The silver lining

The council’s senior staff are clear that even a disaster can have positive outcomes. In Melton’s case, there was an opportunity to start fresh with a new headquarters building tailored to suit the way the council wants to work in the future, with an emphasis on collaborative working with partners and flexible staff arrangements.

Aisbett said: “We worked with our insurers to make that money work for us, both in terms of what we needed to deliver our services during the period in which we rebuilt our new offices, as well as moving our organisation forward because we had now become a more flexible organisation.”

The new two-storey offices, opened officially in May, are on a brownfield site near the town’s station. It provides better access for staff and citizens, and offered a regeneration opportunity for that part of the town. Multiple public sector bodies share space in the building, offering both cost savings and improved service quality.

Aisbett told us: “We based the concept on the children’s centre we were just about to open before the fire, the first children’s centre in Melton, where we had health staff, our own staff, and Leicestershire County Council staff working from one building serving the community of the children’s centre.

“We took the decision that the new office, wherever and however it was built, would be a collaborative venture.

“And we now have county council staff, probation staff, the Leicestershire Partnership NHS Trust [the community and mental health trust], police on a drop-in basis, and a voluntary and community sector working in the building.”

Different working environments promote different ways of working, and the council has been monitoring the outcomes. A PhD student at De Montfort University has also been speaking to staff about how the new building has changed people’s working habits.

Aisbett said: “We do have certain measurable indicators, for example on school exclusions and antisocial behaviour, which show we are having an impact on our community through this integrated and collaborative way of working.”

Preparation, preparation, preparation

Melton had a lot of help after the fire and in the recovery period from its business continuity supplier, Phoenix. Mike Osborne, managing director of the company’s business continuity unit, told PSE: “In the aftermath of the fire, it was clear that with so many people depending on council services, it was imperative we were able to get them up and operational as quickly as possible.

“We had previously agreed the level of resource with council officials, including work stations, networked phone lines and internet access, so when we received the call about the incident, we were ready to go.”

We asked Osborne whether all authorities are as prepared to deal with such a crisis as Melton was in 2008. He said: “In all honesty, the answer is no. The uncertainty around the economic climate means all organisations, regardless of the sector they operate in, are being forced to manage budgets more stringently and look at where cutbacks can be made. Increasingly business continuity (BC) is being seen as one of those areas where it’s believed cutbacks can be enforced.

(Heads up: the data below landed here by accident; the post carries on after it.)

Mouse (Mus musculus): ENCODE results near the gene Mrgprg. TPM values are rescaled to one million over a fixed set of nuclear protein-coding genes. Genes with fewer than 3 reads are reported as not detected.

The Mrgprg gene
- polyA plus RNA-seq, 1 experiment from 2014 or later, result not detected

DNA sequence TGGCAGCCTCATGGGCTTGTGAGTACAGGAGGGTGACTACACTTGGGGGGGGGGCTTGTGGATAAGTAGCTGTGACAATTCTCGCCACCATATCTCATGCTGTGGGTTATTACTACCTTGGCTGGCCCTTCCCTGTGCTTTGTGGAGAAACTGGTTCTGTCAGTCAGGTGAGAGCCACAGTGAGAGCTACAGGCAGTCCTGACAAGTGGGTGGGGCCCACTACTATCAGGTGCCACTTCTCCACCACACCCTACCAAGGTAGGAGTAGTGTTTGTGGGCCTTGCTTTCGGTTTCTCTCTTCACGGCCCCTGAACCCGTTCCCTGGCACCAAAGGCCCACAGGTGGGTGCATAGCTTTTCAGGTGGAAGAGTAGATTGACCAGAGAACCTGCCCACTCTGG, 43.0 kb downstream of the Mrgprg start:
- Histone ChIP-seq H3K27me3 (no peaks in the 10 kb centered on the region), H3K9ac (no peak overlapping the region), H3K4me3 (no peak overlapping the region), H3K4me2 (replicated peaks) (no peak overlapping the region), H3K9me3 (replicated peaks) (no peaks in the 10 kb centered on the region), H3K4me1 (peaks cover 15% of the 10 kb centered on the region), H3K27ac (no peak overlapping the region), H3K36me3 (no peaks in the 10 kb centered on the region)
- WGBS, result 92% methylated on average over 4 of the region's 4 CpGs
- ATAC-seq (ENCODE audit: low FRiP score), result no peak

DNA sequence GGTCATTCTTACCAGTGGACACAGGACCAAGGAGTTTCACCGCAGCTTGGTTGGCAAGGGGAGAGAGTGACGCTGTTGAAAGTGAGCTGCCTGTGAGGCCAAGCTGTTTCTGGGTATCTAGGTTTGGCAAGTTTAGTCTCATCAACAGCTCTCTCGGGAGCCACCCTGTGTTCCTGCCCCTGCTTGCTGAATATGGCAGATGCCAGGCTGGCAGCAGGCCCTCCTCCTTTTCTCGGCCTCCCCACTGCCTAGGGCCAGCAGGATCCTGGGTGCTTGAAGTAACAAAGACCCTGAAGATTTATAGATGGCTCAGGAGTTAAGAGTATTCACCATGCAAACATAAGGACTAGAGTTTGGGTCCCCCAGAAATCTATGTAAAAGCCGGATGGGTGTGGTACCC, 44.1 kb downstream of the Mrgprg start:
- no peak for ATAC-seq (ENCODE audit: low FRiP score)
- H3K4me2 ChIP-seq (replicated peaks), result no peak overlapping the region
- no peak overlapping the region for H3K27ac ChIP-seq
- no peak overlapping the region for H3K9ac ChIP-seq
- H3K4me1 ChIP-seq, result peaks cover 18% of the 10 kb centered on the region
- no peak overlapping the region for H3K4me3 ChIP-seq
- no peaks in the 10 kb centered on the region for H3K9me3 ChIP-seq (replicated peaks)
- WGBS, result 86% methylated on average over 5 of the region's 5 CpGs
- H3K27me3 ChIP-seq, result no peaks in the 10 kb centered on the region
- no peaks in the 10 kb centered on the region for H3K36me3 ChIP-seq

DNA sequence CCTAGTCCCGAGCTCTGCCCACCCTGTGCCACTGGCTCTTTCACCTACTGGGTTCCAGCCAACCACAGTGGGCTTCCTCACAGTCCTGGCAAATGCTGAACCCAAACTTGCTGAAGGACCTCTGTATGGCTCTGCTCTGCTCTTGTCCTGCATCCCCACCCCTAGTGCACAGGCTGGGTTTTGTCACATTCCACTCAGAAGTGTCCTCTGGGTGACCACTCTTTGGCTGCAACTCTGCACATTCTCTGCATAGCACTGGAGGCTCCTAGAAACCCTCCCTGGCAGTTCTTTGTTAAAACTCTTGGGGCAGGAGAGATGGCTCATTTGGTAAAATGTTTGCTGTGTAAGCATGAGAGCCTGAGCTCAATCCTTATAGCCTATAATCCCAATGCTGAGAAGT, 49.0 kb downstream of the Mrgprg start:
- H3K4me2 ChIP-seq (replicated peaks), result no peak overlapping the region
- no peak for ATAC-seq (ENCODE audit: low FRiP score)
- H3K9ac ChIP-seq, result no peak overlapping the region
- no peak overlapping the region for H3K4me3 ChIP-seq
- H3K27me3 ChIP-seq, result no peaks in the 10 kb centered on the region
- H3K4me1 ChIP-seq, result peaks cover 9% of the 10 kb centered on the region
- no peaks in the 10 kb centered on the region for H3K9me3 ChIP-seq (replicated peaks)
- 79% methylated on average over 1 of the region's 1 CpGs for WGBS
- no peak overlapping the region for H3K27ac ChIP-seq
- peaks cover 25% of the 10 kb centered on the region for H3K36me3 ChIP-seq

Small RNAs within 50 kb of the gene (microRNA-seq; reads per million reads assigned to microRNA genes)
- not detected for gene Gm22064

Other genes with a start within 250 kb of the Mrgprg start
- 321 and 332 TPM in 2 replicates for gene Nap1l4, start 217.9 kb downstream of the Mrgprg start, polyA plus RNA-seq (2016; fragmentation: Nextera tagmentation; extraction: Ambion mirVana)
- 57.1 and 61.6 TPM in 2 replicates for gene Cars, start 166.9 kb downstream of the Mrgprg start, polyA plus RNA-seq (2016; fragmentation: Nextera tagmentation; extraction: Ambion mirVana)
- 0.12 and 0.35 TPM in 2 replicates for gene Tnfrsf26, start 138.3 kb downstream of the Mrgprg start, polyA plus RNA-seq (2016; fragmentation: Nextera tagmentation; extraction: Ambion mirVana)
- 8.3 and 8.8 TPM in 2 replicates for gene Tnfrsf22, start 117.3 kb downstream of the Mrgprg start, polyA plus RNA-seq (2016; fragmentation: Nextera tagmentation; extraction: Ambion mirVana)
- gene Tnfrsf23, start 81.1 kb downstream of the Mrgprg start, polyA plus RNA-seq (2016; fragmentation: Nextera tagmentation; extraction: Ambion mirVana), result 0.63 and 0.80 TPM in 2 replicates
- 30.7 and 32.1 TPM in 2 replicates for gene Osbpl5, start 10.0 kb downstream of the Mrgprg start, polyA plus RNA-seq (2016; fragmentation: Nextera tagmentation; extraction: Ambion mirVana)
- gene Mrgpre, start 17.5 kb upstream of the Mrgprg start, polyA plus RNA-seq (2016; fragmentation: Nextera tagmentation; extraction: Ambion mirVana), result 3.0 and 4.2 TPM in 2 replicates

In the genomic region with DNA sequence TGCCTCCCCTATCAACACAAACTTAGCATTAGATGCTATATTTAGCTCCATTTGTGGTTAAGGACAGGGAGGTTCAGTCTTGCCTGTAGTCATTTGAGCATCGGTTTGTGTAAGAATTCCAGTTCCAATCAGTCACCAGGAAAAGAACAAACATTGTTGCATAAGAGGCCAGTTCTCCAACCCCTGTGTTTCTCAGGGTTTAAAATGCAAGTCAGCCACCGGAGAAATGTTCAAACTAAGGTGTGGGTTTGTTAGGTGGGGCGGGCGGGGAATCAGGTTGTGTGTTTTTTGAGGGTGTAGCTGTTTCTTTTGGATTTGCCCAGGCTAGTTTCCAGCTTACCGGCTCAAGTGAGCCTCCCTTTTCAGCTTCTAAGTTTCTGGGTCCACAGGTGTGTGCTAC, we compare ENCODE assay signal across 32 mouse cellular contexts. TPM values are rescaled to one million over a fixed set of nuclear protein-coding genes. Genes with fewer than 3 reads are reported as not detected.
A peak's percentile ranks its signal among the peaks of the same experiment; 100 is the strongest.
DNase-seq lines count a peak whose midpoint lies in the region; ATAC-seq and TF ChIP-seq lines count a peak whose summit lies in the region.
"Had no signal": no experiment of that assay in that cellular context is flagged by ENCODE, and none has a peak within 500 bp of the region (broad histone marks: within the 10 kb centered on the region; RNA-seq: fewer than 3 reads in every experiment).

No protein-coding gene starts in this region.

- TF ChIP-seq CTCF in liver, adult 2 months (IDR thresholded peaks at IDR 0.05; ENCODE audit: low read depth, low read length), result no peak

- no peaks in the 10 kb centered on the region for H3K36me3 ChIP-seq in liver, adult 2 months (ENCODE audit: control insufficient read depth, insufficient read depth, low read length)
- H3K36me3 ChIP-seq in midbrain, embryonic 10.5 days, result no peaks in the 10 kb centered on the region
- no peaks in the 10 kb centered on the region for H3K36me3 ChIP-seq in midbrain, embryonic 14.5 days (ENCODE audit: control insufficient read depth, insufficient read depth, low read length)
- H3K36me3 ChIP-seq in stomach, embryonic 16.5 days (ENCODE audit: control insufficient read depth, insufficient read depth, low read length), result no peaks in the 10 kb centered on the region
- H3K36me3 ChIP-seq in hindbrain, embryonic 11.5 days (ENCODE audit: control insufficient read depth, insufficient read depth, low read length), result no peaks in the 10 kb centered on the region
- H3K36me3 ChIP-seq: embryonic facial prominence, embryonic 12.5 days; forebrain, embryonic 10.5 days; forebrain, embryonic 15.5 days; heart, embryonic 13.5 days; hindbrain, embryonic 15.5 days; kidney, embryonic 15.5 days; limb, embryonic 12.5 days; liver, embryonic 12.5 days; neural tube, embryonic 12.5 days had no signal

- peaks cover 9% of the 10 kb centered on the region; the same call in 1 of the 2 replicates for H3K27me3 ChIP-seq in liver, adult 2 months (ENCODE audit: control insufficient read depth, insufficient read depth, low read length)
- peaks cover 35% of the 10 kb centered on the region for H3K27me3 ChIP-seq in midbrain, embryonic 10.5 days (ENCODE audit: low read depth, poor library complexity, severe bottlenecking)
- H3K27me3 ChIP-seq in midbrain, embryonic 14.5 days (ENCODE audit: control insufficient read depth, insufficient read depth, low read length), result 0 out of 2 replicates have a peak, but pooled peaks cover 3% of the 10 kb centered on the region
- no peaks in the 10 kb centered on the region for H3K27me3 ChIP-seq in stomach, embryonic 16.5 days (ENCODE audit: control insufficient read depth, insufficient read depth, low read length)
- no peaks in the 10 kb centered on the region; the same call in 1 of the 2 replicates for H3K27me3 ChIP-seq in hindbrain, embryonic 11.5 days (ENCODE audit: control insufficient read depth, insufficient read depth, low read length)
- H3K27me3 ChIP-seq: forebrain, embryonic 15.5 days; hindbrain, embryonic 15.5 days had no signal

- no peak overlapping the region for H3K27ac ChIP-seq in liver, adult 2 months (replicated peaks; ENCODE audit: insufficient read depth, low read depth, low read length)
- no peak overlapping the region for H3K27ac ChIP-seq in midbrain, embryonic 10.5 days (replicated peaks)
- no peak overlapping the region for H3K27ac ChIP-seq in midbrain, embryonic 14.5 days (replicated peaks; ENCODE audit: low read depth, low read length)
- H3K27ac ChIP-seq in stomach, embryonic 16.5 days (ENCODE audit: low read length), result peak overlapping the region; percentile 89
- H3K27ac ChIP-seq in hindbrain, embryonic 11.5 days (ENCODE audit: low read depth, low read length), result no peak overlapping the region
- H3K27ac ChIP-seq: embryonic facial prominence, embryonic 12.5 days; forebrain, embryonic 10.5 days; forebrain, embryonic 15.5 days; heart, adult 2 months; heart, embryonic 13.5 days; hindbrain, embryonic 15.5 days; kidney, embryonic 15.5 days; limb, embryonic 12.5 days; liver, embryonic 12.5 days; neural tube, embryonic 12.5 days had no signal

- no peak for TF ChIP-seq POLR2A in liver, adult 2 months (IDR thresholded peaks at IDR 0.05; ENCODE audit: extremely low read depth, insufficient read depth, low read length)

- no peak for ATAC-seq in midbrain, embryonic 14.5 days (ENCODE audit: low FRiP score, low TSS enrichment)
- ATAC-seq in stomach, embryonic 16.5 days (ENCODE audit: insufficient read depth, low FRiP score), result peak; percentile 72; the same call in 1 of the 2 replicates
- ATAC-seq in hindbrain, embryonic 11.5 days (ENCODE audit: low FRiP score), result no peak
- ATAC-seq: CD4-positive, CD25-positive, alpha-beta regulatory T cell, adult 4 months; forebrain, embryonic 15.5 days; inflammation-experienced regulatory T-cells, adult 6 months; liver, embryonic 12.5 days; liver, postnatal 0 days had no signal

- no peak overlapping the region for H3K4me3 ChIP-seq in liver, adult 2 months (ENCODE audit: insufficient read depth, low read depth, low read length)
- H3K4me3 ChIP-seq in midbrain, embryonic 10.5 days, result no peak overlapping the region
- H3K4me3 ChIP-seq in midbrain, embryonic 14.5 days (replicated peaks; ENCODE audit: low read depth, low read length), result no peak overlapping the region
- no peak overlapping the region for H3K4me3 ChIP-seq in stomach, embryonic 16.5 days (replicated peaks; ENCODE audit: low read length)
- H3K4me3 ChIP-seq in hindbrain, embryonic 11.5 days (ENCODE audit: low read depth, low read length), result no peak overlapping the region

“This is not the case, and what makes it even more concerning is that firms are actually become more aware of the need for an effective BC plan and its importance, however, they simply don’t have the finances available to instigate one. It’s a vicious circle.

“Another trend we are seeing is in cases where a firm has a BC plan, they don’t have the necessary technology to support upgrades therefore leaning on us for more day-to-day support. Unfortunately it’s only in cases such as Melton Borough that the true benefits of an effective BC plan can be seen.”

Clearly all local authorities, even relatively small district-level councils like Melton, have a whole host of IT systems operating – restoring these after a disaster is a necessity. Osborne said: “There are always challenges when it comes to supporting an IT system, regardless of whether they are technical or logistical – the key is to ensure that all the variables have been accounted for, with thorough testing carried out.

“An example of this is that Melton Borough operates outside of the 9-5 Monday-to- Friday working shift pattern to include the weekends. As a result we had to implement a plan to ensure that we had resources to make the building operational in light of this working pattern. This was inducted into the BC plan and we put in processes to accommodate this including paying staff overtime to work outside their working hours.

“By providing customers like Melton with state-of-the-art centres equipped to the highest standards and open for business 24/7, we are able to ensure that in the event of disaster, their data and business livelihood is safe, secured and maintained, therefore restoring business confidence.”